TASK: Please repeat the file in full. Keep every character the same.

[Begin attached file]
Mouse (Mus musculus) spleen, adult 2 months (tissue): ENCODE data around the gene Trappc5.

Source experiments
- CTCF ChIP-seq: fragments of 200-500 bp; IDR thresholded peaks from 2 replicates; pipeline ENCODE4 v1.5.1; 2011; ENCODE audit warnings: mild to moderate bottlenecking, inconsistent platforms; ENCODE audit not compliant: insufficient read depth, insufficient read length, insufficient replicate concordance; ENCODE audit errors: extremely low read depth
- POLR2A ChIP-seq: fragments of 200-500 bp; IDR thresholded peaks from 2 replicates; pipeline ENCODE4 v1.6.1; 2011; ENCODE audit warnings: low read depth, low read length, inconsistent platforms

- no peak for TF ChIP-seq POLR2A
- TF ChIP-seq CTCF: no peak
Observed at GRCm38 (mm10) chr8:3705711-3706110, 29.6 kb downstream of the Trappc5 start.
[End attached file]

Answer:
Mouse (Mus musculus) spleen, adult 2 months (tissue): ENCODE data around the gene Trappc5.

Source experiments
- CTCF ChIP-seq: fragments of 200-500 bp; IDR thresholded peaks from 2 replicates; pipeline ENCODE4 v1.5.1; 2011; ENCODE audit warnings: mild to moderate bottlenecking, inconsistent platforms; ENCODE audit not compliant: insufficient read depth, insufficient read length, insufficient replicate concordance; ENCODE audit errors: extremely low read depth
- POLR2A ChIP-seq: fragments of 200-500 bp; IDR thresholded peaks from 2 replicates; pipeline ENCODE4 v1.6.1; 2011; ENCODE audit warnings: low read depth, low read length, inconsistent platforms

- no peak for TF ChIP-seq POLR2A
- TF ChIP-seq CTCF: no peak
Observed at GRCm38 (mm10) chr8:3705711-3706110, 29.6 kb downstream of the Trappc5 start.